Saturday, 9 June 2012
Why do (we think) we still need the Royals?
The recent out-pouring of patriotic fervour has made me consider a few questions about the meaning of our love for the Royals.
One obvious question is how much has all this pomp and pageantry been costing us? I wouldn’t be a bit surprised if the answer turns out to be buried in the budgets of numerous departments and the total, therefore, extremely hard to winkle out of our Government.
But there are other, perhaps more interesting questions to ask about why the Royal family remains so popular, costing what it may. And is it really so popular, or is the whole thing just being manipulated by a government which seems to have seized on the Jubilee to improve their own popularity, or divert attention from less happy events around us? Rather in the way that Mrs. Thatcher managed to turn falling popularity polls upwards by trading on the jingoism which enabled huge numbers of British people to cheer when a large boatload of Argentinians was sent to the bottom of the sea.
The suspicion that it must be at the very least a handy strategy for the Tories ( the Lib-Dems having clearly no power at all in our present coalition) is encouraged by the fact that the Queen did have a Golden Jubilee (under Labour)—well when was it ? Ten years ago, wasn’t it?—and did an awful lot happen then? Not like this anyhow.
And what part do the media play in all this? Are they too, glad of the diversion, after so much of their dirty washing has been aired in public and some of their biggest names hung out to dry? On both main TV channels, not to mention the newspapers, it was wall to wall Jubilee, and anyone who didn’t want to watch it, and didn’t care much for international tennis either, was in for a thin time.
So what is the power of the Royals? I reckon it’s something almost sacred—no surprise after all, since the Queen is, like all our monarchs since Henry the eighth, Head of the Anglican Church, which is not just any old church, but the established Church of England, Wales and Northern Ireland. Note that Henry the Eighth took over the title of Defender of the Faith, from the Pope, and passed it on to every succeeding King or Queen of England.
It is interesting to me, as a Scot, that this does not include Scotland ( since Scotland was not part of the UK at that time) Scotland of course has its own established church, which is Presbyterian, where local congregations help to shape policy, although they do have a titular head, the Moderator ( but The ‘King and Head ‘ is said to be Jesus Christ.)
But the more important issue is that even although Scotland has a number of reasons for feeling quite separate from England, many of them being argued over currently, yet… royalty fever seems to pervade quite a number of bosoms among the so-called dour Scots. Yes, even there…were there not many northern accents among the number of people interviewed by the media who had loyally braved cold and wet to stand for hours waving to Her Majesty? And even if they do prefer to call her Queen Elizabeth the First( she is actually the first Elizabeth of Scotland, as loudly proclaimed when some pillar boxes with the offending number 2, were blown up north of the border, at the accession) they still want to see her as one of us. ( Well, her mother did grow up in Scotland). And it should be noted that the Scot Nats have now quietly side –lined their earlier declarations of republican sympathies.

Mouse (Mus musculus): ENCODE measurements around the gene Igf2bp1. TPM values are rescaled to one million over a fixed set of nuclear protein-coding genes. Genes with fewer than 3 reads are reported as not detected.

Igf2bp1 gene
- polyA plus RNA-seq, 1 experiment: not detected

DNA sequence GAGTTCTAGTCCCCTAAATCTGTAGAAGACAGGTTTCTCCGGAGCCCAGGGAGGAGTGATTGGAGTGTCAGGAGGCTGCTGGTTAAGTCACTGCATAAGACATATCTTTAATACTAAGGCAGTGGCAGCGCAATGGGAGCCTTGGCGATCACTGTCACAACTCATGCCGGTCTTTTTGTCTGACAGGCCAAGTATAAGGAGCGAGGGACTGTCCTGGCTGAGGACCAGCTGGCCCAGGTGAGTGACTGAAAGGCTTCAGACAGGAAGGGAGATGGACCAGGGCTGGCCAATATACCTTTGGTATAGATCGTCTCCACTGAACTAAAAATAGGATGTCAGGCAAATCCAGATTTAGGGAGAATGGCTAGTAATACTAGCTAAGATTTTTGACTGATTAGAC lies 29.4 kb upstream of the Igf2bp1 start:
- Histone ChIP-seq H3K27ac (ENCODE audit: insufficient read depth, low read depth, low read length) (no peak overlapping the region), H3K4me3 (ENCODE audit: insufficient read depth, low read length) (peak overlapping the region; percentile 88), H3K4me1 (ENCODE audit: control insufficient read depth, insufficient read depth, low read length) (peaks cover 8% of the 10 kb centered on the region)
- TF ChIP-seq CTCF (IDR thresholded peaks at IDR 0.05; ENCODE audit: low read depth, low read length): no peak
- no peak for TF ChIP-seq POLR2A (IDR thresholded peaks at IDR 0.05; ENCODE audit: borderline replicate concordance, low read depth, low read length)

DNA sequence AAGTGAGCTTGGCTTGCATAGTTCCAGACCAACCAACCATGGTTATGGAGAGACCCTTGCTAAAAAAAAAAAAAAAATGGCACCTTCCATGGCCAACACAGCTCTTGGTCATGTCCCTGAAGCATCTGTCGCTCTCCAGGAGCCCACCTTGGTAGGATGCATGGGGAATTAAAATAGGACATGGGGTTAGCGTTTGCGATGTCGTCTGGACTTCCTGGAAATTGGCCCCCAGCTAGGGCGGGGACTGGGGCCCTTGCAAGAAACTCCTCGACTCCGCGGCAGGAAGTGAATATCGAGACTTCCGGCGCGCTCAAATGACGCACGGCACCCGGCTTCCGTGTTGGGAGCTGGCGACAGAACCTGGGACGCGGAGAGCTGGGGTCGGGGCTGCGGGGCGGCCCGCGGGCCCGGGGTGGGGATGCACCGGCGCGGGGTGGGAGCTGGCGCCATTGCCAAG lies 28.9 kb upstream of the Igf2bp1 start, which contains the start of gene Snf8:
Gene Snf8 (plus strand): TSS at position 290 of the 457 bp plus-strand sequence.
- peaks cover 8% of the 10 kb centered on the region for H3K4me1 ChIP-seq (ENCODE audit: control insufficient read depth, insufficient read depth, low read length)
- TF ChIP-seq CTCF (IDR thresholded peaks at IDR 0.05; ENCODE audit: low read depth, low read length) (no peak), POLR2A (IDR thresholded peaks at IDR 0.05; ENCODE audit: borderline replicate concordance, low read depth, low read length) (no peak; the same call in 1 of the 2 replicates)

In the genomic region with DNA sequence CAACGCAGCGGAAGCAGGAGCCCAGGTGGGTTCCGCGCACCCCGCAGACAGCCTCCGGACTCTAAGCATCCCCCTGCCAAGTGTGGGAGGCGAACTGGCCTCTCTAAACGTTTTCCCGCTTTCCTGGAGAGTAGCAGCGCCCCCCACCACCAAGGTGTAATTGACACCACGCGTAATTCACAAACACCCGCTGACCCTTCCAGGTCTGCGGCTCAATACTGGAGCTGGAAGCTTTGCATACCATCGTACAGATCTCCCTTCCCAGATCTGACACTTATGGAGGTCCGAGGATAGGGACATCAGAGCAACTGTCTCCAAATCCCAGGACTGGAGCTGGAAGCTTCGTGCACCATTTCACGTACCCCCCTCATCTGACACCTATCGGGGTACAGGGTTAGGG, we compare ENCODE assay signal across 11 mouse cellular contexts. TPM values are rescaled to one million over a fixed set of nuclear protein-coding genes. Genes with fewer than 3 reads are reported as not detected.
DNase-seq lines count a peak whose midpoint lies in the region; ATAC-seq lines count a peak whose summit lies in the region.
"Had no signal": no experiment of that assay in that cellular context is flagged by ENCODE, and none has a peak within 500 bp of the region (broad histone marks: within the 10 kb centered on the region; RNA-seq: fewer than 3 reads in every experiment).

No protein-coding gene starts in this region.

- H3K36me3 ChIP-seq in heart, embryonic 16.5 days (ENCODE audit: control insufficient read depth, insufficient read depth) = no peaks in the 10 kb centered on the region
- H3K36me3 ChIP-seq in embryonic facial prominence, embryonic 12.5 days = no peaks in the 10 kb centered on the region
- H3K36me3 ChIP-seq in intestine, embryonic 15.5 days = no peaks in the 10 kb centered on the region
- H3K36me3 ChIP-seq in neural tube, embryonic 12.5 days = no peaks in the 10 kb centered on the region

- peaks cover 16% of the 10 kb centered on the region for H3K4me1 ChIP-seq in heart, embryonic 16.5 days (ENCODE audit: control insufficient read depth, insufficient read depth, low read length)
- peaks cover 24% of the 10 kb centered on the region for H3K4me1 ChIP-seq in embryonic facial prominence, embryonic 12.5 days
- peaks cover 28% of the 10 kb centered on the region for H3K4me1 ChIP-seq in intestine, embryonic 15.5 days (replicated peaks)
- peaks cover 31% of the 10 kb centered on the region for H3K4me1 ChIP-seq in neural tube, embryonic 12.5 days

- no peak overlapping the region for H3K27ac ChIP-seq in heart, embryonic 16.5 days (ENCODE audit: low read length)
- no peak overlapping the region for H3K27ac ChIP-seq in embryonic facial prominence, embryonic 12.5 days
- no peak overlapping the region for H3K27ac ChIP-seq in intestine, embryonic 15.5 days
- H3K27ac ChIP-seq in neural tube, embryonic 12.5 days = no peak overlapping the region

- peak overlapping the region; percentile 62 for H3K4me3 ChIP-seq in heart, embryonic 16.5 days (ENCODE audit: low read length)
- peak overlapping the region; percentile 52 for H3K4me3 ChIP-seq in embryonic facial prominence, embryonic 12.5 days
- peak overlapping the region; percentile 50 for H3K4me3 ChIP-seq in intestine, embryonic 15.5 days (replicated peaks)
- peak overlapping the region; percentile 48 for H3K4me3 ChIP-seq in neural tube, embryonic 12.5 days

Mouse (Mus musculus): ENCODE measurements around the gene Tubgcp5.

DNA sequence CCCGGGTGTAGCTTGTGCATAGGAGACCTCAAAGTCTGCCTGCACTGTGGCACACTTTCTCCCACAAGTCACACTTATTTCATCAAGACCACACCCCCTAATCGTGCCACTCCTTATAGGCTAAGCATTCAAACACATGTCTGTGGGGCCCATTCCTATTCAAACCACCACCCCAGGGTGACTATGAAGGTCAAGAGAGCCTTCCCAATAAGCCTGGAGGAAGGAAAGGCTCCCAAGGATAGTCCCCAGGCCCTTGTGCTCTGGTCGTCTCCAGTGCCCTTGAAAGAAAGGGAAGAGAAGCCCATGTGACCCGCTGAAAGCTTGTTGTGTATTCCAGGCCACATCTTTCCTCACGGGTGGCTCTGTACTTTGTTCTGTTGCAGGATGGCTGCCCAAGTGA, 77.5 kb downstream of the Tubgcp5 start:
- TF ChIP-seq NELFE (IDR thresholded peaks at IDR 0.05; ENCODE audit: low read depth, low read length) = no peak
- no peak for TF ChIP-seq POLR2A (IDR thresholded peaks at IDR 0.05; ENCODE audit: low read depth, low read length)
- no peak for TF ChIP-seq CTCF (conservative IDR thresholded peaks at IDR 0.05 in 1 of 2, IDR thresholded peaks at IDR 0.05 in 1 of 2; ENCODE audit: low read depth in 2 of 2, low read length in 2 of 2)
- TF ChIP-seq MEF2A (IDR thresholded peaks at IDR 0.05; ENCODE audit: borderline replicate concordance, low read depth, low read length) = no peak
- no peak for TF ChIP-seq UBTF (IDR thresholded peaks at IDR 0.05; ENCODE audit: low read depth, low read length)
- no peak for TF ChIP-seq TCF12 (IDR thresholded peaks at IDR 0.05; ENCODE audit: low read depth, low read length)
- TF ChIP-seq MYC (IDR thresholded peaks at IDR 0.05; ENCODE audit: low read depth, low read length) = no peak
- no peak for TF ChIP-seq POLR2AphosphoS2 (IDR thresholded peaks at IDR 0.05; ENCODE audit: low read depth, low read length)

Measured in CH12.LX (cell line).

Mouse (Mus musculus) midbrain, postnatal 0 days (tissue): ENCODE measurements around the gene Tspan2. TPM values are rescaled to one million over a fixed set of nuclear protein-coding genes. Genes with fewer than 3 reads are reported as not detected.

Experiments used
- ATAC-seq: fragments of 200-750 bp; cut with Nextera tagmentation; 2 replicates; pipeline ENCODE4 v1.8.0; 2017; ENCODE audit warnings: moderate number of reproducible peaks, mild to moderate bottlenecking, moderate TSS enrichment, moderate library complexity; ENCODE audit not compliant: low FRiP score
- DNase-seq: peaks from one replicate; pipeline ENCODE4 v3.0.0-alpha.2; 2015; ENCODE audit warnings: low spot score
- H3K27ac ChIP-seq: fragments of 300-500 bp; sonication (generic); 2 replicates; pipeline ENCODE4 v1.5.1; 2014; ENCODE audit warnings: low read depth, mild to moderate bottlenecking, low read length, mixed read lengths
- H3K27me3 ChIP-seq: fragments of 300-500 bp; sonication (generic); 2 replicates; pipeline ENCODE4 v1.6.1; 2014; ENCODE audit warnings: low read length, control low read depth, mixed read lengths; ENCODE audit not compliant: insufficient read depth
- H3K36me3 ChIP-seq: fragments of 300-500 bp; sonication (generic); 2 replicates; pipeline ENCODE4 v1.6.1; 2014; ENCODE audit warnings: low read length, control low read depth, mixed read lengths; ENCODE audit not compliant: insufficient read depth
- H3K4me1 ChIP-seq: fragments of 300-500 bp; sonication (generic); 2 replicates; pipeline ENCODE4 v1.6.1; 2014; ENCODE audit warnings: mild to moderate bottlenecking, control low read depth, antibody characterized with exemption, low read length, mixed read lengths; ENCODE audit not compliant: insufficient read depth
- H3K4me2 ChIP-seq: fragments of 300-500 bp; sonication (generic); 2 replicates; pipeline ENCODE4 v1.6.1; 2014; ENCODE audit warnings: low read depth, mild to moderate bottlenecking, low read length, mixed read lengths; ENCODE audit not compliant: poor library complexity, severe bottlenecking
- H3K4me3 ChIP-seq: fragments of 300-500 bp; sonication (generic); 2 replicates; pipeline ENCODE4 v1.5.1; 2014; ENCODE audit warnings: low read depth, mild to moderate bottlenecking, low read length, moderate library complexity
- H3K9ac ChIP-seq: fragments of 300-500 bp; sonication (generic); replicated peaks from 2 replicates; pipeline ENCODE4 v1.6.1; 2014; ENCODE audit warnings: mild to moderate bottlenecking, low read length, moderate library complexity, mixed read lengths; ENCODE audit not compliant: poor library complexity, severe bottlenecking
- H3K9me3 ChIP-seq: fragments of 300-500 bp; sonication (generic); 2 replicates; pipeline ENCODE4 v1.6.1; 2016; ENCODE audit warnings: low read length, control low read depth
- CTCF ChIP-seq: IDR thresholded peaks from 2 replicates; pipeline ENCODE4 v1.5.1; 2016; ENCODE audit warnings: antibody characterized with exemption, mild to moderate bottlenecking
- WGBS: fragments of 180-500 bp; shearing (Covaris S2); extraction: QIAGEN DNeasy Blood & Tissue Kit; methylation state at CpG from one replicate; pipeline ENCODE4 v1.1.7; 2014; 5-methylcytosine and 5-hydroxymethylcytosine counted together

One popular argument for retaining the royals is ‘Well, who would we have instead ?’ with a list of undesirable and all too fallible politicians reeled off. No amount of explaining that the Queen has no political power and neither would any one put in her place, will have any effect on these defenders of the Royal role.
There have of course been rumblings to suggest that after this monarch, things may change. But a recent poll announced on the BBC claimed that 55% of people thought that the monarchy ‘would last forever’. What the other 45% thought was not revealed.
And then there is the question of leadership. People may be ambivalent about leaders ( the history of the Green Party is a good example of this) but at the same time there does seem to be a primitive, almost atavistic need to follow a leader, even if only a fantasy one, or a figure head. No sailing ships in the old days ever felt safe to set sail without one.
And perhaps this issue of safety comes near to the centre of the conundrum. We like things the way they’ve always been. Change is seen as dangerous, especially in difficult times. And ironically, it may be that the more unpopular this present government becomes, the more we cling to some sort of magical substitute—if not God, then at least God’s representative on earth, as Defender of the Faith was supposed to mean originally.
So at last let’s come back to the issue of cost. One can say that the parades and flotillas and banquets are all harmless, and even useful in bringing a bit of colour into our drab lives. And after all, millions of people came out to show their support for the Queen, who, we know, is both far above us, yet also quite human, just like us. But is there really no great cost? How many people in how many countries could have used a quarter of the money spent on this jamboree, just to keep them alive?
That’s too great a cost, in my view.
Jean Robertson-Molloy EGP 6-6-12